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June 25, 2012

EU condemns Syria for shootdown, urges Turkish restraint

EU condemns Syria for shootdown, urges Turkish restraint

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Monday, June 25, 2012

Syria
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A regular conference of European Union foreign ministers in Luxembourg today issued condemnation of Syria’s recent shootdown of a Turkish fighter jet, but also sought restraint from Turkey in its response.

A Turkish F-4 Phantom jet, from file.

Catherine Ashton, head of EU foreign policy, said the bloc is “very concerned” by the situation “and very concerned for the family of the two pilots who are missing”. She speaks ahead of a NATO meeting called by Turkey under provisions allowing members to seek urgent talks if they perceive themselves under threat. Turkey is a NATO member, and an EU membership candidate.

The disputed incident saw a Turkish F-4 Phantom jet destroyed on Friday, with Syria claiming they were unaware of the aircraft’s origin and merely defending themselves. The Turks claim the jet mistakenly entered Syrian airspace, but had left again after a warning and was in international airspace when it was attacked.

The EU has today announced fresh sanctions against Syria: Another person and six organisations were added to the EU’s sanctions list, which now imposes asset freezes on 43 groups and over 100 people; the individuals also face travel bans. The growing list is in response to Syrian President Bashar al-Assad’s violent suppression of an uprising against his rule. China and Russia consistently use their vetoes as permanent UN Security Council members to prevent calls for al-Assad to step down.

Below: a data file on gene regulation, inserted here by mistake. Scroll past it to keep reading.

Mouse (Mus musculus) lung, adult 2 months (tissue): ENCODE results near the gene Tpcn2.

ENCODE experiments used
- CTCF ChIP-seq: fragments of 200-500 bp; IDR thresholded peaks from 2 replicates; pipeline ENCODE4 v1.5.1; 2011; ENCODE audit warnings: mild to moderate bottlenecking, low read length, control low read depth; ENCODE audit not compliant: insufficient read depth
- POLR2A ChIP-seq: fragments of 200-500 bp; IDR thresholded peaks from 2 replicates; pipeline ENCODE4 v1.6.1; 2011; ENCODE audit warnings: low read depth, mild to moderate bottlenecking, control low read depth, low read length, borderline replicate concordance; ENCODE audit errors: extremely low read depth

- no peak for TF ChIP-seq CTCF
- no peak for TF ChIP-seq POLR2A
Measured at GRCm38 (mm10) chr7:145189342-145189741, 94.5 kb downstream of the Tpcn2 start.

The UN puts deaths at the hands of Syrian government forces at 10,000; Syria attributes 2,600 government and security forces deaths to “terrorists” with foreign assistance. Turkey and the West are uncertain if removing al-Assad would simply make Syria even more fractured and volatile.

Cquote1.svg This plane was not carrying arms and was on a routine flight Cquote2.svg

—Laurent Fabius

Giulio Terzi, foreign minister of Italy, said the shootdown highlighted the need for an end to violence in the region and “illustrates how the Syrian crisis is escalating”. His UK counterpart, William Hague, said “I don’t think it illustrates a different phase” but agreed it was “important that we increase the pressure with additional sanctions”. He predicts some nations “will be very active in arguing for a new resolution from the Security Council.” Their French colleague, Laurent Fabius, said the destruction with “no prior warning” of an aircraft that “was not carrying arms and was on a routine flight” is “completely unacceptable.”

A Turkish cabinet meeting is due today to examine the shootdown, with Turkish foreign ministry spokesman Selcuk Unal telling al-Jazeera the attack was “a hostile act”. Prime Minster Recep Tayyip Erdogan has been more measured in his response, and has avoided calling for military intervention.

“Military intervention in Syria is out of the question,” according to Uri Rosenthal, foreign minster of the Netherlands, for either “the Dutch government… [or] in the… context of NATO.” NATO’s North Atlantic Council meets tomorrow to discuss Turkey’s concerns, with any action needing unanimous approval from ambassadors representing all 28 member states.



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March 15, 2010

Sarkozy\’s party defeated by Socialists in French regional elections

Sarkozy’s party defeated by Socialists in French regional elections

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Monday, March 15, 2010

Nicolas Sarkozy, President of France

The Socialist Party took a strong lead in the first round of regional elections in France on Sunday. Its main opposition the Union for a Popular Movement (UMP), which is the governing party of incumbent President Nicolas Sarkozy, is predicted to be defeated. The election results, while marked by low turnout, strongly favored leftist candidates according to official returns. This has given the ruling right wing party a blow in the last nationwide election before the 2012 presidential elections.